August 2, 2011

Around 400 BC, Hippocrates described the long, bulky veins spread around some breast tumors as resembling the limbs of a crab, hence its name—karkinoma in Greek and, later, its Latin equivalent cancer. Although cancer is not one disease, all cancers share one characteristic and it is the uncontrolled growth of cells.

Our normal body is built of 30 billion cells. Each healthy cell while restrained to a defined space—with the exception of blood cells circulating in the body— reproduces (proliferates) and dies (apoptosis) in a meticulous concord with itself and other cells to keep the body as a whole. Tumors arise when the process of reproduction loses its harmony. Thus, cells proliferate without control and form tumors. Tumors are called benign or in situ if they remain in the assigned boundaries (tissue). If tumor cells acquire an additional capacity of breaking the tissue in which they belong, they become malignant and further capable of invading other tissues. Offspring of malignant cells travel through blood or lymph vessels and lodge in a distant site. Invasion of distant sites by cancer cells originated in other sites (primary sites) is called metastasis. Most cancer deaths are the result of metastasis.

The process of cell reproduction is complex yet controlled mainly by two groups of genes, protooncogenes and tumor suppressor genes. These genes together with all the other genes are carried in the DNA molecules in the core of each cell (nucleus). Protooncogenes are responsible for the stimulation of growth and their activities result in reproduction and cell division. Mutation of these genes therefore will result in overgrowth of cells. Ras and myc gene families are examples of proto-oncogenes involved in cancers of breast, lung, colon, and leukemias. Tumor suppressor genes, in contrast, are an obstacle to improper cell division. Nonfunctional tumor suppressor genes will allow inappropriate cell reproduction. BRCA1, BRCA2, and P53 are examples of tumor suppressor genes involved in breast and ovarian cancers. Although mutation in these two groups of genes contributes remarkably to the development of cancer, involvement of other muted genes together with other, yet unknown, mechanisms may also be important for tumors to become malignant and further detach from its residence and spread to other sites.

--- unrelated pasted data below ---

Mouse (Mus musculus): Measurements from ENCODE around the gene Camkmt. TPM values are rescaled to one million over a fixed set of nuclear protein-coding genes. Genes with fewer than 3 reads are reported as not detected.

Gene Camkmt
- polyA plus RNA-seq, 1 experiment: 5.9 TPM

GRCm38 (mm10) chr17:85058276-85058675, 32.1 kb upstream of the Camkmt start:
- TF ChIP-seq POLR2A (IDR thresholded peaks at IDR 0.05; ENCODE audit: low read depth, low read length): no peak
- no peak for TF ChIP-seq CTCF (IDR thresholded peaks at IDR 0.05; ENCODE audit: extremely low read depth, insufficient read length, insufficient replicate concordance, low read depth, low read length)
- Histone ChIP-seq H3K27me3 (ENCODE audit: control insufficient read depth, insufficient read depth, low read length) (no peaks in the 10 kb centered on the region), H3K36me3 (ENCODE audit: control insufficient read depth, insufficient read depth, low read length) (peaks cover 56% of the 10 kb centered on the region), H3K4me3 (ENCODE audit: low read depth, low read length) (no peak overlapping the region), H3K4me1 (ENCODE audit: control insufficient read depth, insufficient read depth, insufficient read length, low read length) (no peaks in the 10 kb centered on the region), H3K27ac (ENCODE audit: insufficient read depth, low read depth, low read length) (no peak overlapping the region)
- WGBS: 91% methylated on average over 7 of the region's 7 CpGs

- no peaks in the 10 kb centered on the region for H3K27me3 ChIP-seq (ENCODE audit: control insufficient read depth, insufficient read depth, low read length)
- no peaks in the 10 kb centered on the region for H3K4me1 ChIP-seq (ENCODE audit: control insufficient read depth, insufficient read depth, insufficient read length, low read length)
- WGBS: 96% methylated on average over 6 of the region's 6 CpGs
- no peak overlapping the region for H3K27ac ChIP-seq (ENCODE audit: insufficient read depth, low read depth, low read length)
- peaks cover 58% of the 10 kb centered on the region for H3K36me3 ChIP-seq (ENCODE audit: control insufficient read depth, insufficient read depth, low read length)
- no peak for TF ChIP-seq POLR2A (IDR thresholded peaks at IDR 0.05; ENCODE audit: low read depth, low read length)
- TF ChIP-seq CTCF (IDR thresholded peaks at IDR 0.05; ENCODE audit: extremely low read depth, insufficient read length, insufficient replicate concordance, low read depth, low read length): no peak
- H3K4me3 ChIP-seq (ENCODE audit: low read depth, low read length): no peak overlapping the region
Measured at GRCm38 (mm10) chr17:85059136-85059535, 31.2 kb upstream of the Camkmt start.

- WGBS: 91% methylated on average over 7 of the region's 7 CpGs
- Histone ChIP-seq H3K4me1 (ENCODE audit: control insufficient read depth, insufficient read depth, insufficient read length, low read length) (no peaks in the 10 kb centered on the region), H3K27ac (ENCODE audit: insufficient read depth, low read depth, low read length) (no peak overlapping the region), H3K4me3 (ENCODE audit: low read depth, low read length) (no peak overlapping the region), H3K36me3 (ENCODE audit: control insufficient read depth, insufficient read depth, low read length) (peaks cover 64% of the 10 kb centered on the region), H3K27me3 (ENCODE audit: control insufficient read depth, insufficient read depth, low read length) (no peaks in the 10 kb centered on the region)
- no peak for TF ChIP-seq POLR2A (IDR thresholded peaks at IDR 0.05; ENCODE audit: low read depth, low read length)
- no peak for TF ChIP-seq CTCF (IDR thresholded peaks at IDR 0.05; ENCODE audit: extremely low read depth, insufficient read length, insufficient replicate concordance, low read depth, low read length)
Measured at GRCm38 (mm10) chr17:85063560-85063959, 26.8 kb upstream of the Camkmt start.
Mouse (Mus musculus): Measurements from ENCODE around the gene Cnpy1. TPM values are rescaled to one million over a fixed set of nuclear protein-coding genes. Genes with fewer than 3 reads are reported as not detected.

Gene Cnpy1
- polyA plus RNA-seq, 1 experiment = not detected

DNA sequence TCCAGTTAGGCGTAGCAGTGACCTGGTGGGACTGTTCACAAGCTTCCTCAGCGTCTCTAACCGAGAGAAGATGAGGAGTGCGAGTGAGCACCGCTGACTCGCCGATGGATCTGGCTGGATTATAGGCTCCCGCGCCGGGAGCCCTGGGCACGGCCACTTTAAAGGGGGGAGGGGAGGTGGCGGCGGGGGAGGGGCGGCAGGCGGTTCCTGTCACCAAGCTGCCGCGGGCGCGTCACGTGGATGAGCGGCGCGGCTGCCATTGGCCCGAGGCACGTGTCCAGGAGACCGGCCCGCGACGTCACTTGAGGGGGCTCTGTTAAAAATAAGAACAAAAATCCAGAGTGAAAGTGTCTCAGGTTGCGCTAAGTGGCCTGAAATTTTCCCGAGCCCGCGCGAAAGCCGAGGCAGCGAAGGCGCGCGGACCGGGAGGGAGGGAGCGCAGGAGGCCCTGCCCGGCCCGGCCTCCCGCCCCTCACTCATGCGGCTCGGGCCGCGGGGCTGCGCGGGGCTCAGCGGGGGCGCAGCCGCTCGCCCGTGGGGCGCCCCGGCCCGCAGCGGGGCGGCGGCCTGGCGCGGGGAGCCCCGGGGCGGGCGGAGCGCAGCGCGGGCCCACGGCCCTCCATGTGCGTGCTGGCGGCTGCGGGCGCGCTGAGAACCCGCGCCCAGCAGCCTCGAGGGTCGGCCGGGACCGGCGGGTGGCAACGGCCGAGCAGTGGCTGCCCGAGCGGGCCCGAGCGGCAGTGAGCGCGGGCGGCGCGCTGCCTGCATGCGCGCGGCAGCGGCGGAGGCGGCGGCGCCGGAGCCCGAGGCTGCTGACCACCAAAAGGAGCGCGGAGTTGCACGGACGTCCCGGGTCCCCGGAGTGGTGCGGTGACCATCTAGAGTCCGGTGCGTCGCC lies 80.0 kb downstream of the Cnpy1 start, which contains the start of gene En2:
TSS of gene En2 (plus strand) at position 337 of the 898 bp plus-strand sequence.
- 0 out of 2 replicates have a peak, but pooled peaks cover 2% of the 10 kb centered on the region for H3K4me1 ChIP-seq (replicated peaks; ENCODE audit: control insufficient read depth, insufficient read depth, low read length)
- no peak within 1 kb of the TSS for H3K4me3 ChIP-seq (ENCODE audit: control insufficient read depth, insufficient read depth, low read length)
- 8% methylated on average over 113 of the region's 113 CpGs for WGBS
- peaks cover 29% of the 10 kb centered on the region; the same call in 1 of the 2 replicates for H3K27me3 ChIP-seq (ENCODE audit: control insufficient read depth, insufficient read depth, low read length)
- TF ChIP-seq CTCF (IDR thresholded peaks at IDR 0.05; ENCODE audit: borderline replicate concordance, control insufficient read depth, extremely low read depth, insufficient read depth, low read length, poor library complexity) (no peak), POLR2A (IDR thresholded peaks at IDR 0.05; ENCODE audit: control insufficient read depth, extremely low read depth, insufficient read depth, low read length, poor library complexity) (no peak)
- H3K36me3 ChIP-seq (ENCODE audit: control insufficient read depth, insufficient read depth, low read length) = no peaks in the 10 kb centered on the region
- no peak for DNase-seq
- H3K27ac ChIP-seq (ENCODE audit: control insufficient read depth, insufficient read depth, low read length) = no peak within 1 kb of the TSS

In contrast to infectious disease where the time between exposure to the infectious agent and the occurrence of disease (incubation period) is usually measured in days, weeks, or months, the latency period—the time from exposure to agents causing or contributing to cancer (carcinogens)—for cancer can be estimated up to decades. Transformation of normal cells to cancerous cells requires a relatively long process of accumulation of several muted genes over time. Individuals with inherited (carried from parents to children) muted genes develop cancer at a younger age because they require less time for the carcinogenic process to be complete.

Apart from cancers caused by inherited mutations in genes, which accounts for about 5% of all cancer deaths, most cancers are caused by factors related to individuals’ environment and lifestyle and are hence modifiable. Epidemiological studies investigating cancer occurrence in relation to the migration of human populations have delineated the relative importance of these factors on cancer occurrence. While genetic compositions remain constant upon migration, environmental and lifestyle factors are subject to change. One evidence of the major role of environmental and lifestyle factor in cancer is the observed variation in the risk of several cancers across socioeconomic groups. Cancers of the breast, prostate, colon, and melanoma are more common in affluent than in underserved populations. Some of the factors associated with differences in cancer incidence across socioeconomic groups are reproductive behavior (i.e., late age at complete pregnancy and less number of children associated with increased breast cancer risk) and nutrition (i.e., consumption of red meat and saturated fat increase risk for colon cancer). The opposite is true for cancers of the cervix, stomach, liver, esophagus (throat), and lung, which affect people of lower socioeconomic status at a disproportionately higher rate. The prevalence of some unhealthy lifestyle factors such as smoking (cancer of the cervix, lung, and esophagus), heavy alcohol consumption (liver cancer), unsafe sexual behavior (cancer of the cervix), and infection with cancer-causing viruses and bacteria (Helicobacter pylori and stomach cancer) associated with several cancers seems to be higher in less affluent populations.

Preceded only by heart disease, cancer is the second leading cause of death in the United States. It was estimated that in 2003, over 1.3 million new cases would be diagnosed with cancer, and over half a million deaths would occur as a result of cancer. Leading sites of new cancer cases are prostate (33% of all new cases), lung and bronchus (14%), and colon and rectum (11%) in men; and breast (32%), lung and bronchus (12%), and colon and rectum (11%) in women. In both men and women, lung and bronchus is the leading site for cancer-related deaths. The cancer-related economic burden to the society is substantial, with over $189 billion in direct medical costs and lost productivity due to the disease and to premature death, as estimated for 2002.

SEE ALSO: Access to health care, Agricultural work, Breast cancer, Cervical cancer, Disparities in Women’s Health and Health Care (pp. 13-20), Health insurance, Health maintenance organizations, Smoking, Women in the Workforce

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Category: C, Cancer